With an entrepreneurship grant from Wake Forest, Johanna built a portable miniature set in a 4-foot-by-3-foot trunk with compartments that unfolded into lighted and moving contraptions and sets. (Johanna took a course on model making for film at Pinewood Studios in London.)
Samantha wrote a play for the home performances. The plot revolved around two girls who grew up in different classes in a world inside a tree. “They have to band together to break down the system in order to save their tree,” Johanna said.
The sisters started the shows at the homes of Wake Forest theatre professors. They toured the Southeast for six weeks and performed in their hometown Chicago area and elsewhere over nine months. They stayed at each home, presenting “We the W(h)ee” six to eight times a week.
The family-friendly hourlong show inspired younger children to create their own little cardboard worlds. Parents sent photos to the Beach sisters. The story’s undercurrents of recording a life resonated with adults, too, in a time of social media, Beach said.
Beach credits Wake Forest with opening her to global cultures. She spent a summer in Prague in the Czech Republic writing a play with theatre professors and a semester in Budapest, Hungary. “I chose to go somewhere where I could take classes that were specifically about that culture.”
After graduation, a volunteer stint with Supply Hope turned into three years as a marketing and communications specialist for the nonprofit, helping build micro-franchising work for people, especially single mothers, in developing countries.
She briefly pursued an acting career. “People would tell you when you’re pursuing theatre, ‘If you can do anything else, do something else.’ … I tried to audition in Chicago for six months, and it just looked like I would have to make my own art. I don’t want to wait to get an opportunity to make $200 for an entire run of a show. I’ve always had an entrepreneurial spirit.”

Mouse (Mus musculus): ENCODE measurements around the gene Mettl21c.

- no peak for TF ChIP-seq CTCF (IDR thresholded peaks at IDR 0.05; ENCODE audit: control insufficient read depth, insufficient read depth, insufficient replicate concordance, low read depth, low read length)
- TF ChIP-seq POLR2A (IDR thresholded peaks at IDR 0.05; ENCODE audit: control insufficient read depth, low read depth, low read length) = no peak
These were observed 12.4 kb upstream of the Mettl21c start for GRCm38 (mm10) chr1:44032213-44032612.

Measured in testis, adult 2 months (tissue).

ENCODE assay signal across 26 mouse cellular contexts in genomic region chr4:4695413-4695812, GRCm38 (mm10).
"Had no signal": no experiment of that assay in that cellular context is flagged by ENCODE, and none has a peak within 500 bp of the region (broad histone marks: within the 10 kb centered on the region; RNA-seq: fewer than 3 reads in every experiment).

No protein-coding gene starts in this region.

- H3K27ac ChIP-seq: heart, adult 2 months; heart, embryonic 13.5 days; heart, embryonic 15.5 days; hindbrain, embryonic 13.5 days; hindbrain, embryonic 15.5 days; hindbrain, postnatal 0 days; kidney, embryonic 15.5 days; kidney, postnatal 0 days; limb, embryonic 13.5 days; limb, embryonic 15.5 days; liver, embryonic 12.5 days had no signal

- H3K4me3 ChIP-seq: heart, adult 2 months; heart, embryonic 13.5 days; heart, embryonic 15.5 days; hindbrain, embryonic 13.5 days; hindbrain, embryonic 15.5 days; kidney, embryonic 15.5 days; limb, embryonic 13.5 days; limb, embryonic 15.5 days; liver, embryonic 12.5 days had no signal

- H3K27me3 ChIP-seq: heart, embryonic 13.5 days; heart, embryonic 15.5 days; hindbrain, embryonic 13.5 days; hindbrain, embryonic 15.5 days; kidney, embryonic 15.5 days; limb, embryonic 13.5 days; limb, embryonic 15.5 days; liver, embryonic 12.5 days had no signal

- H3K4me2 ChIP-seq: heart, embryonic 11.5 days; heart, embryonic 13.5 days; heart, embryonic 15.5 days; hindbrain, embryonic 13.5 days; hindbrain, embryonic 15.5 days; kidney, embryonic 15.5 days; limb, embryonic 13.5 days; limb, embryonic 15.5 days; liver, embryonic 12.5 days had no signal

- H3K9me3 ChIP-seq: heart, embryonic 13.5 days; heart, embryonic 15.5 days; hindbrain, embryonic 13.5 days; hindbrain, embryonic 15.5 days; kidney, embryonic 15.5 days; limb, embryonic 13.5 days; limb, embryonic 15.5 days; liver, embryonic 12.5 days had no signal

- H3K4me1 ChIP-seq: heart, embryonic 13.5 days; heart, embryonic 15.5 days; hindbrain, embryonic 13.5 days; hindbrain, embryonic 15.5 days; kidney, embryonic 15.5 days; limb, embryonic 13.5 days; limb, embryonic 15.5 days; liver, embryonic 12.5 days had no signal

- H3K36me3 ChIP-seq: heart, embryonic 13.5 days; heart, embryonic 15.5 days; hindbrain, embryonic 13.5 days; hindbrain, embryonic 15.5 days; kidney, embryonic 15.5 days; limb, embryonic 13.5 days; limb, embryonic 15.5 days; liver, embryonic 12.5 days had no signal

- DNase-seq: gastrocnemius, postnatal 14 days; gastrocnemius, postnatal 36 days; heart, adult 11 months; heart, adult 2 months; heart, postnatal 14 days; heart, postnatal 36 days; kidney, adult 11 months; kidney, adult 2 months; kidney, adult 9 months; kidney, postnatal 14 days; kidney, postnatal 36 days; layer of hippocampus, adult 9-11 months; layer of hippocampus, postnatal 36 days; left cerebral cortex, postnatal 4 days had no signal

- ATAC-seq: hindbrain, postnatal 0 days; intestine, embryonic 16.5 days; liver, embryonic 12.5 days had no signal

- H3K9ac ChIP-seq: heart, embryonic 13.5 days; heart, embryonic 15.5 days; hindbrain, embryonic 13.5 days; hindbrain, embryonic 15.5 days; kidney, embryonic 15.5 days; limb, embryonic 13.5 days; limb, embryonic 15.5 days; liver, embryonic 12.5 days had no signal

She still gets to perform. Samantha often ropes her into events, such a 30-minute play for a church’s Christmas service last year. “I have no regrets about studying theatre. I’m storytelling all over the place. That was the best education I could have gotten for what I’m doing now.”
Wake Forest taught her a “readiness to learn new things and a team-effort, hard-work ethic thing.” Her openness to exploration and hard work helped her get a paid internship with Tectonic, even though she had no video experience. “And now I’ve proved myself there.”
Tectonic added to her international travel and culture experiences. Then came the coronavirus. As always, Beach could not contain her passion for helping and storytelling.
DIY in Pro Humanitate Style
She is using @athomewithhowie (AHWH) on Instagram to chronicle her new passion. It’s a mixture of Pro Humanitate, DIY creativity, practical how-to videos and inspirational good works.
Once she identified Psuik as the first recipient, Beach had to raise the funds. She met her initial $1,500 goal for one room in just five hours on GoFundMe.com. She expanded Psuik’s remodel to include the small kitchen. In seven hours, Beach exceeded the $2,200 goal for the two rooms by $400, which will go toward the next makeover. She likes the challenge of a small budget.
She told followers that Psuik needed a larger TV, and a donation followed. She wanted to replicate “the reveal, that’s the best part” of the “Extreme Makeover” show. “So again, within an hour, someone had decided to put her up in a nice hotel in Chicago for the weekend,” Beach said. “I’ve just continually been blown away by people’s readiness to help.”
Beach assembled a team of friends to help her, a critical component of the work.
She records on Instagram powering through a long day to finish sewing pillow covers at midnight. She captures herself cutting out pieces of a tufted leather sofa that has been abandoned in an alley. She struggles through trial and error to turn the leather piece into a perfectly tufted leather ottoman that would have been too expensive to buy.
The result is beautiful, both aesthetically and culturally.
Psuik said she wants people to know about Beach. “That she is funny. She’s so sweet. She has a big heart. She’s nonjudgmental. … She’s so easy to talk to. You open up; she’s full of spirit. And I’m happy for her. (This) has re-energized her. And that makes me happy. … She deserves a world of opportunities.”
Beach said it’s important to her to feel every day the purpose of what she’s doing. “It’s so much more fun to think about how this is going to affect this woman’s life than just the benefit of doing it for myself. It’s fun to help other people and use your unique talents and gifts to do something good in the world.”